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SN blogs: New Cisco CEO Robbins' strategy praised, panned

An analyst says incoming Cisco CEO Chuck Robbins' move to prioritize strategies will help the vendor. But there are areas that still need attention.

Nemertes Research CEO and founder Johna Till Johnson has some thoughts about new Cisco CEO Chuck Robbins and his plans for the company once he takes control of the networking vendor next month. Johnson, writing about the presentation Robbins gave with current CEO John Chambers at Cisco Live, said she was struck by two notions. She first said she was impressed with Robbins' decision to prioritize projects and strategies once he takes the reins. She likes this idea because she thinks Cisco often tries to do a lot of projects all at once. Being able to prioritize could be beneficial to customers and partners. But she is less enthused about Robbins' idea to create a single vendor architecture for network infrastructure, IP telephony and security. Johnson thinks that multi-vendor platforms are what customers are looking for right now, not a one-stop shop.

Read more of Johnson's take on Chuck Robbins' vision for leading Cisco when he becomes CEO.

Hadoop losing steam as analytics engine?

There is increasing evidence that Hadoop is no longer the go-to big data engine of choice for enterprise customers. New York Times writer Quentin Hardy says that Spark, a faster data processing engine created by Databricks, may become the new choice for many companies. Why? Mostly because Spark can analyze data from phones, sensors and Web browsers in a matter of seconds, while Hadoop can take minutes or hours to analyze data. Hardy says Cloudera, the industry's largest Hadoop company, is already making the transition to Spark. The advent of a new way to crunch big data is just the beginning of bigger changes that may affect the big data industry, Hardy says. HP, for example, is developing a computer architecture that relies on memory rather than processing.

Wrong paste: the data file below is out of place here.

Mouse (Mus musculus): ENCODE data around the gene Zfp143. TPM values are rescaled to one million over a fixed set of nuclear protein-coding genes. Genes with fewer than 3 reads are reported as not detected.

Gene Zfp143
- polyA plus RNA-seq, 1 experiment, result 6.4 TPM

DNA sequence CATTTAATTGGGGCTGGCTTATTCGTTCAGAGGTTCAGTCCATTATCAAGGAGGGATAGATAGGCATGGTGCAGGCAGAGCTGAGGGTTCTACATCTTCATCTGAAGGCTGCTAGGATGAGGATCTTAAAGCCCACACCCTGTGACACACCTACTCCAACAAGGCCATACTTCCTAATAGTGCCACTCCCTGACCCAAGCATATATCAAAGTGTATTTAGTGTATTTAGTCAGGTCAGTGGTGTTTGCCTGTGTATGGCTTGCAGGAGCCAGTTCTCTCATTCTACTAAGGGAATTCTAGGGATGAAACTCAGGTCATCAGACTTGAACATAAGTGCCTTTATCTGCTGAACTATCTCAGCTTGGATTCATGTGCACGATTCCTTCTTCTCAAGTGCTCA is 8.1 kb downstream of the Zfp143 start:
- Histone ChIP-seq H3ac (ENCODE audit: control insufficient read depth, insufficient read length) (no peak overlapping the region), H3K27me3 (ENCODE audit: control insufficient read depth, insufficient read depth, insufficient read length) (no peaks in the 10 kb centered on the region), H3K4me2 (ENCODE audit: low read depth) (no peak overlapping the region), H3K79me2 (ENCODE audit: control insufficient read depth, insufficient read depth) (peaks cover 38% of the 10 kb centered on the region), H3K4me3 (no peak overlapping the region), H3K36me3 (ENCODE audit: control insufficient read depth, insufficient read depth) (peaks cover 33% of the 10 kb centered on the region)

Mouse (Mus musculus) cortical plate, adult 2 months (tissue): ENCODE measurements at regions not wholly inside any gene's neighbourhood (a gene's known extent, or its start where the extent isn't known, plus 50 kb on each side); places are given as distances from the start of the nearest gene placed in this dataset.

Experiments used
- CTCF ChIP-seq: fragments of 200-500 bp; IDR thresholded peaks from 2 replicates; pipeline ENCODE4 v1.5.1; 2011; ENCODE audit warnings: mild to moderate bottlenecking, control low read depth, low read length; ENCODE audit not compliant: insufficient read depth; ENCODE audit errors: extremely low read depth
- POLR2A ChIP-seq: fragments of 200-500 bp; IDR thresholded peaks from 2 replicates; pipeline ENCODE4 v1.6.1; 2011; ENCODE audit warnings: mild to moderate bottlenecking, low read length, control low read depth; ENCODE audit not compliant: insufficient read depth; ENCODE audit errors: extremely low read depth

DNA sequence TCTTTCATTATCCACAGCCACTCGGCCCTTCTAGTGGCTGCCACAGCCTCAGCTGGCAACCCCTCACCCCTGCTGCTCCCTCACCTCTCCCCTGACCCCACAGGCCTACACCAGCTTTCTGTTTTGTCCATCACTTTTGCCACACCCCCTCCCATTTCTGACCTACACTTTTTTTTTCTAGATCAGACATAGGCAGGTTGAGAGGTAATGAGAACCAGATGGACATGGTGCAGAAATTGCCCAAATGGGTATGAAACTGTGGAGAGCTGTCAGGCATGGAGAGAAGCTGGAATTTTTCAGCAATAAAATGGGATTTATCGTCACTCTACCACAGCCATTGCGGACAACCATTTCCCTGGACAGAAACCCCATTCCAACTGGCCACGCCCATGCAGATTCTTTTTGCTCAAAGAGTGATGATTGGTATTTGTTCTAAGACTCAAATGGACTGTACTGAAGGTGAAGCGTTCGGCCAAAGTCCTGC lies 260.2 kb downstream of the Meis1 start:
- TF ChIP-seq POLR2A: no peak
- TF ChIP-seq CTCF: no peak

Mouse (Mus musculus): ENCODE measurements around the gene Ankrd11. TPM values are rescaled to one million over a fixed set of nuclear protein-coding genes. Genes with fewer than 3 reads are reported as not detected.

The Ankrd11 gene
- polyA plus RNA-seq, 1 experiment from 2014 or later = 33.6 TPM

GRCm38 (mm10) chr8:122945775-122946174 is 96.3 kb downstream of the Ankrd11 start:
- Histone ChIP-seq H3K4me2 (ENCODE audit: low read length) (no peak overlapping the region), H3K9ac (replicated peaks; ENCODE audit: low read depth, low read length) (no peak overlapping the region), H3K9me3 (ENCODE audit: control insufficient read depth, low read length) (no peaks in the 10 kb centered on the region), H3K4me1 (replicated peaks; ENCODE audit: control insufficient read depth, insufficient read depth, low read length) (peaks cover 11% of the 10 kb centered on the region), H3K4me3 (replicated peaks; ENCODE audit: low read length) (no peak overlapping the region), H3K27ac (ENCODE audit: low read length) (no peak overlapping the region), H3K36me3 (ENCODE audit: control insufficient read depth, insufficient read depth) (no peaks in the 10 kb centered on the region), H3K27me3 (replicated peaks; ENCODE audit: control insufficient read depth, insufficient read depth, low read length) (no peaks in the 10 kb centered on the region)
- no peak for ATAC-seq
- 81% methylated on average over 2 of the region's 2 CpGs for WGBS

Read more about the potential impact on the enterprise now that Hadoop is no longer the number one resource for data analytics.

Group-based policy: an open source framework for policy-based networking

Enterprise Strategy Group analyst Dan Conde says that if Group-based policy (GBP) wants to extend its reach, its backers need to keep accepting contributions from a variety of vendors. GBP is an open source framework within OpenStack and OpenDaylight that controls networks through high-level abstractions. Conde says that GBP has the potential to become a foundational framework for policy-based networking, spanning compute, security and storage.

Conde explains three key elements of this project:

  • Even though the origins of the project come from Cisco's Application Centric Infrastructure initiative, contributions from third-party vendors have enabled it to become independent and relevant to the entire networking industry.
  • It supports service chaining, which allows it to be used for network functions virtualization.
  • In order to become accepted in the open source community, it still needs to make changes to its user interface.

Read more about how Conde says Group-based policy can become an independent open source framework in the networking industry.

Should Cortana be retooled for enterprise employees?

Current Analysis analyst Brad Shimmin wonders what the possibilities would be if Microsoft took its personal mobile assistant, Cortana, and retooled it as something that would serve as a personal assistant to enterprise employees. Cortana learns the behavior of cellphone users by keeping track of their browsing, email and social media interactions. It can remind a user when he needs to call his mom on her birthday or make a doctor's appointment. Shimmin says that this kind of technology in an enterprise environment could allow Cortana to become more contextually aware: interacting with coworkers' emails, company databases and more. "What if it could expand its contextual awareness to include not just your inbox, but everyone's inbox, your corporate ERP database, even an entire Hadoop cluster, where your company might store billions of rows of analytical gold?" Shimmin writes.

Microsoft has started the preliminary phases of creating an "assistant" like this, says Shimmin. And it is not the only company to do so. IBM is working on similar technology using its Watson analytics model. Shimmin doesn't know when a virtual assistant like this will become commonplace; it will take data scientists, business owners, security experts and users working together to create the ultimate product.

Read more about what Shimmin expects for the future of the virtualized personal assistant.

Next Steps

SN blogs: Is Spark the next Hadoop?

SN blogs: Data warehousing with cloud and Hadoop

This was last published in June 2015

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